Dr Rolleston replied to the Press Council continuing to maintain that the article on 24 May breached the principles cited in his original complaint to Straight Furrow. FFSC did not accept the assertion that there was no conflict of interest, and stated that Agent Orange had been mentioned in the story to ‘sensationalise’ it and ‘elicit an emotive response in the reader’. While the paper had subsequently acknowledged the reporter’s role in OCEPS, it had not acknowledged that this membership should have been disclosed in the initial article, and that the balance issue was still unresolved.

Both sides acknowledge that the reporter’s role in OCEPS should have been mentioned (rather than edited out) in the original article. While the article was largely a report of what others said it does, both explicitly and implicitly, contain the views of OCEPS and includes comments that are presumably the views of the reporter, as they are not attributed to anyone else. It is more than an exploration of the dumping issues raised by the deponent. The Council believes that the reporter’s affiliation to OPEPS should have been disclosed and the omission of this fact did constitute a breach of the Principle relating to conflict of interest.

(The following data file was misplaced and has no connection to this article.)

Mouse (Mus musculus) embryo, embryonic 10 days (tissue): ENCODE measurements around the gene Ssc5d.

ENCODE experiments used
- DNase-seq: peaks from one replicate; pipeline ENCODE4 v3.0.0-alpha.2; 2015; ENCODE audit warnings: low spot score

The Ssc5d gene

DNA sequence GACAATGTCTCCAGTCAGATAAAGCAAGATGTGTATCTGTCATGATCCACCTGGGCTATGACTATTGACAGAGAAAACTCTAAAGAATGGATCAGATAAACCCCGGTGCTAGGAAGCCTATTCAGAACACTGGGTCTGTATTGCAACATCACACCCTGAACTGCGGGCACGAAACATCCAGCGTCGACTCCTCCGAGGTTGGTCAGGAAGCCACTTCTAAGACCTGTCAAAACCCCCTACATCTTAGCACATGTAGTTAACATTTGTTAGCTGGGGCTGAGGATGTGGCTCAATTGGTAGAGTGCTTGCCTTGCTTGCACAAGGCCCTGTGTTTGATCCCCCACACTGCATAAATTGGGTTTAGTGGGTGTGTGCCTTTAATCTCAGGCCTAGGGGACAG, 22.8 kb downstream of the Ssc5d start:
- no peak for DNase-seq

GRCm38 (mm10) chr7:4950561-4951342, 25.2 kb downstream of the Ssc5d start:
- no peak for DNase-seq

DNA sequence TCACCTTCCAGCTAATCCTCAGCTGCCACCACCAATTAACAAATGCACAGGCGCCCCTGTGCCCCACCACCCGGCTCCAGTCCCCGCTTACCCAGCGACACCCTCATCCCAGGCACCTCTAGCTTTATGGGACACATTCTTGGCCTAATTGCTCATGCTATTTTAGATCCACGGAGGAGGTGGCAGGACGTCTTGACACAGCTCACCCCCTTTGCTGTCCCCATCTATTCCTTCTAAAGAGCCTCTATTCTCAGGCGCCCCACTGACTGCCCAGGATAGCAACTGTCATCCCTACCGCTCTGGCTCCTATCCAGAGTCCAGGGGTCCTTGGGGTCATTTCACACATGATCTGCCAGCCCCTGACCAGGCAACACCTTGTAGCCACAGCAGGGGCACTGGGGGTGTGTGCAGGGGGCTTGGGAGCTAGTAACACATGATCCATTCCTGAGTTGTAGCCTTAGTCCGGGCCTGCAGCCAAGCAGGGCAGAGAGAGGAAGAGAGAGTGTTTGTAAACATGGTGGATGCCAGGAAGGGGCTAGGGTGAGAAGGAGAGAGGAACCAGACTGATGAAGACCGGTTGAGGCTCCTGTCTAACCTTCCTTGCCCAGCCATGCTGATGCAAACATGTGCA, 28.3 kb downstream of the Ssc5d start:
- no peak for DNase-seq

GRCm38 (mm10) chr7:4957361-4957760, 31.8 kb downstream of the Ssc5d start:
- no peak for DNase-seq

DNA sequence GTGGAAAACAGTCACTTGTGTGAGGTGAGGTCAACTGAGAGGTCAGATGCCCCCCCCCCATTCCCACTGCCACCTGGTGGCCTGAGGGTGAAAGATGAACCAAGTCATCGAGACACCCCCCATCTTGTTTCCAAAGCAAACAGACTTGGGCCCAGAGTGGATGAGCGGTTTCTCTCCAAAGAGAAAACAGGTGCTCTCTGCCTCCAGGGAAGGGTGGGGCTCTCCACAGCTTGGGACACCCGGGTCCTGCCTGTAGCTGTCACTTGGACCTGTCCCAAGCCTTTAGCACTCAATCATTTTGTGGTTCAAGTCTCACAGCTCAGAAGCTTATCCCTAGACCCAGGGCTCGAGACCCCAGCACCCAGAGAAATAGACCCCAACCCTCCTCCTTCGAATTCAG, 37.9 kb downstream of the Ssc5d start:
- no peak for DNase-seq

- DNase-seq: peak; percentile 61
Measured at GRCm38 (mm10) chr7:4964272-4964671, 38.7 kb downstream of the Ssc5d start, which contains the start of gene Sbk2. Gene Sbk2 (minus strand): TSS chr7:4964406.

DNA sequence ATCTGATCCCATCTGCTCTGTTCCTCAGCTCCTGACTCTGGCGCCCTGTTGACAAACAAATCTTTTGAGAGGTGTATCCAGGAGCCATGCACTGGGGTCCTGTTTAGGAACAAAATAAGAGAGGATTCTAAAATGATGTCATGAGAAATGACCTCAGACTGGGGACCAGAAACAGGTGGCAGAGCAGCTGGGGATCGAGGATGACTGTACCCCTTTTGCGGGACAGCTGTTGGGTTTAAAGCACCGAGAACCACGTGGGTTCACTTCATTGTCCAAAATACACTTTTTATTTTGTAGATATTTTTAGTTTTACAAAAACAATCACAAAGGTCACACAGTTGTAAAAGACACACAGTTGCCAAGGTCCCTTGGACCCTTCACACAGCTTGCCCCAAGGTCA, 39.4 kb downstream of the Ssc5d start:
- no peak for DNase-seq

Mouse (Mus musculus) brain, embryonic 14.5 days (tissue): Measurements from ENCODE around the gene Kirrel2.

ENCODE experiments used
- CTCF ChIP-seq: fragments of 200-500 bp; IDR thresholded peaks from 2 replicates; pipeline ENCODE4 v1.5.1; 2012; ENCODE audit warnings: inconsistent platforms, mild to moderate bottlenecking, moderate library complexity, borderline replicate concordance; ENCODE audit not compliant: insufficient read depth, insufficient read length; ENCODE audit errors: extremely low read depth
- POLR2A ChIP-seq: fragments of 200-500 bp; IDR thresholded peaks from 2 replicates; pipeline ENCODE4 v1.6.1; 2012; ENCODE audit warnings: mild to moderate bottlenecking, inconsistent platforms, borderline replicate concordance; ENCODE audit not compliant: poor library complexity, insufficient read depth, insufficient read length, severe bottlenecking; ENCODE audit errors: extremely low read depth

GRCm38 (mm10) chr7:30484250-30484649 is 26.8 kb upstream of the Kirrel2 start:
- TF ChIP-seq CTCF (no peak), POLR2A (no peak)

The issue of the correctness or otherwise of the reference to Agent Orange in the article is more complex. Neither side denies that 2,4,5-T was ‘a component of Agent Orange’ but FFSC argued that levels of dioxin in its preparation in New Zealand differed significantly from those in Agent Orange, and that to claim the 2,4,5-T was ‘commonly referred to as Agent Orange’ was incorrect. In the box at the top of the article, however, the reporter did state that the herbicide was ‘a component of Agent Orange’ so at best the argument about accuracy is conflicted. Some members thought there was no need for Agent Orange to have even been mentioned in the article.
While some Council members expressed the view that the ‘commonly known as Agent Orange’ statement was inaccurate and grounds to uphold, overall the Council did not believe that readers would have been left with the impression that Agent Orange was involved, so this aspect of the complaint was not upheld.

The complaint is upheld on the grounds of conflict of interest, but not upheld on the issue of accuracy, fairness and balance.

Press Council members considering this complaint were Barry Paterson, Pip Bruce Ferguson, Kate Coughlan, Sandy Gill, Penny Harding, Keith Lees, John Roughan, Lynn Scott and Stephen Stewart.

Clive Lind took no part in the consideration of this complaint.